Tuesday, March 19, 2024

Drunk on Geomorphology - Salt Flats Slipstream IPA


The next Drunk on Geology is for Salt Flats Slipstream Indian Pale Ale from the Salt Flats Brewing Company out of Salt Lake City, UT. 

For this post we'll focus on the name of the Brewing Company, Salt Flats. The Salt Flats Brewing Company from Salt Lake City is named after the nearby Bonneville Salt Flats, a large flat pan covered with a hard salt crust which lies to the west of the Great Salt Lake. 

The Bonneville Salt Flats

Although used as a race track in the dry season, the Bonneville Salt Flats have an extensive geological history. The formation of the salt flats started when this region of North America, known as the Basin and Range Province, started to form. At one point in time the western edge of North America was being compressed by the Farallon Plate pushing up against North America, squeezing the continent as the Farallon plate subducted (went beneath) North America.

Graphic of the Farallon Plate subducting beneath North America. Image courtesy of the NPS.

Eventually most of the Farallon Plate was entirely subducted beneath North America, especially along the Californian coast, and the compression was released. This essentially allowed North America to expand outwards, like a squeezed sponge being let go. This expansion thinned the crust, while also producing a series of linear mountain ranges and valleys. 

Graphic of the Basin And Range expansion producing linear mountains and valleys. Image courtesy of ISU.edu

As the expansion progressed, the crust was broken up into a series of smaller blocks. These blocks rotated as the crust stretched out. The rotation of the blocks produced the mountains along the upper corners, with gaps along the lower corners. These gaps eventually were filled with sediment eroded off the mountains, forming the valleys between the mountain ranged. 

Coverage of the Great Basin. Image courtesy of the NPS.

With the thinning of the crust, this area also ended up being lower than the surrounding regions. Because of this, water was not able to flow out of the Basin and Range Province, also known as the Great Basin. Unlike water along the eastern portion of the country and along the west coast, water within the Great Basin does not reach the oceans. All precipitation here eventually ends up in end- or terminal basins, such as the Great Salt Lake, where the only water outflow is through evaporation.

Where the Desert Meets the Mountains

The Great Basin currently contains many end-basins with the primary basin being the Bonneville Basin, which ends at the Great Salt Lake currently. However, during the last ice age the Great Salt Lake was much, MUCH, bigger. Referred to as Lake Bonneville, the lake covered most of western Utah as seen in the map below. 

Maximum extent of Lake Bonneville. Image courtesy of the Utah Geological Survey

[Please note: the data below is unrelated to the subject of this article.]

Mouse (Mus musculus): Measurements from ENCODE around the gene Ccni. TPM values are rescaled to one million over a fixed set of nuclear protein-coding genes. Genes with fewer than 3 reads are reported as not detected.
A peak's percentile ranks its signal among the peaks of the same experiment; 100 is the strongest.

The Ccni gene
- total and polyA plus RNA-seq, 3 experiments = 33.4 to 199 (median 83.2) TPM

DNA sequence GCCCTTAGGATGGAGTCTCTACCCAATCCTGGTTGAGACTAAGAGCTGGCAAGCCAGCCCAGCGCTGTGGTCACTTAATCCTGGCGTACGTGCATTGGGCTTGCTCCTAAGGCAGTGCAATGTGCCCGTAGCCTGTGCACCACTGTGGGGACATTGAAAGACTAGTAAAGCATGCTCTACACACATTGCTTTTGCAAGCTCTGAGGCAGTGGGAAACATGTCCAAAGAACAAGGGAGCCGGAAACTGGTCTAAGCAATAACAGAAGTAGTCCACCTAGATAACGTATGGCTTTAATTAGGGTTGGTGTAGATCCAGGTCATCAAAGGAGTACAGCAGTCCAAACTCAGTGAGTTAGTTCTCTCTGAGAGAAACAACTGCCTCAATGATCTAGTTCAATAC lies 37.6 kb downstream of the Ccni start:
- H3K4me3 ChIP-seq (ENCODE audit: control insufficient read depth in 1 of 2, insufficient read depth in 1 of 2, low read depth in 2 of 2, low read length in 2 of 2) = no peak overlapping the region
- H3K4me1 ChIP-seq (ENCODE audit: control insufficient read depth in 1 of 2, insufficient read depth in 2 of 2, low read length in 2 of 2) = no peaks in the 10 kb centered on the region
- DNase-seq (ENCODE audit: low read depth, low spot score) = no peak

Lake Bonneville started to form 30,000 years ago during the last Ice Age and reached its peak at 18,000 years ago. At that point it had reached it's physical maximum volume and started to overflow the glacial moraine dam that was located to the north at Red Rock Pass in Idaho. Once the water reached this level it spilled out over the top of Red Rock Pass. This spillage eventually caused the dam to collapse releasing a mega-flood on to the Snake River Plain. This mega-flood caused to lake level to drop by almost half within a matter of weeks. As the Earth slowly moved out of the Ice Age, the climate started to dry. This drying caused less precipitation within the basin and over time the water level dropped from the imbalance between precipitation and evaporation in the Great Basin. 

As the water in Lake Bonneville evaporated, salt that was dissolved in the fresh water lake started to concentrate. Each year several million tons of dissolved salts are added to Great Salt Lake basin from its tributary rivers. Most lakes worldwide have an outlet and therefore salts and other erodes chemicals don't concentrate within those lakes, being washed out as the water cycles through. However, in terminal lakes while the water is able to evaporate away, the salt is left behind, increasing the salt concentration year over year. 

Where the finish line meets hoppiness

After the water level of Lake Bonneville (which turned into the Great Salt Lake) dropped below the elevation of the Great Salt Lake desert, the Bonneville Salt Flats started to be born. Over time the salty groundwater wicked its way up to the surface, evaporated, and left the salt behind creating a thin crust of salt across the surface of the salt flats. Over time this thin layer of salt built up into a significant hard pan. In places the salt reaches several feet thick in the center of the salt flats and peters out towards the edges. Today these evaporative processes are help along by the addition of salt brine added to the salt flats from the nearby potash operations to prevent the too much salt from being removed from the area through industrial collection lakes. 

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